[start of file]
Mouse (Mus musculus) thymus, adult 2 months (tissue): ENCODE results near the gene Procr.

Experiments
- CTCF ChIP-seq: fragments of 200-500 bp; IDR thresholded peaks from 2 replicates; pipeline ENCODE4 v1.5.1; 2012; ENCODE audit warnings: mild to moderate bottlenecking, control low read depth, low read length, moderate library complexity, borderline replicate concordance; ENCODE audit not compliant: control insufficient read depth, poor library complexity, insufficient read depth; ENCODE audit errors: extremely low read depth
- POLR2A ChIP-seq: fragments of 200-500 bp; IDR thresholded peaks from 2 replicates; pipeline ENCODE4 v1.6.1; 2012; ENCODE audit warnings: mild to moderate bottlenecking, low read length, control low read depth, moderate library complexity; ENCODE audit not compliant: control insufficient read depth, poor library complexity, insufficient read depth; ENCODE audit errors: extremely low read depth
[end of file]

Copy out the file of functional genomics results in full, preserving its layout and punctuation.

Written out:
Mouse (Mus musculus) thymus, adult 2 months (tissue): ENCODE results near the gene Procr.

Experiments
- CTCF ChIP-seq: fragments of 200-500 bp; IDR thresholded peaks from 2 replicates; pipeline ENCODE4 v1.5.1; 2012; ENCODE audit warnings: mild to moderate bottlenecking, control low read depth, low read length, moderate library complexity, borderline replicate concordance; ENCODE audit not compliant: control insufficient read depth, poor library complexity, insufficient read depth; ENCODE audit errors: extremely low read depth
- POLR2A ChIP-seq: fragments of 200-500 bp; IDR thresholded peaks from 2 replicates; pipeline ENCODE4 v1.6.1; 2012; ENCODE audit warnings: mild to moderate bottlenecking, low read length, control low read depth, moderate library complexity; ENCODE audit not compliant: control insufficient read depth, poor library complexity, insufficient read depth; ENCODE audit errors: extremely low read depth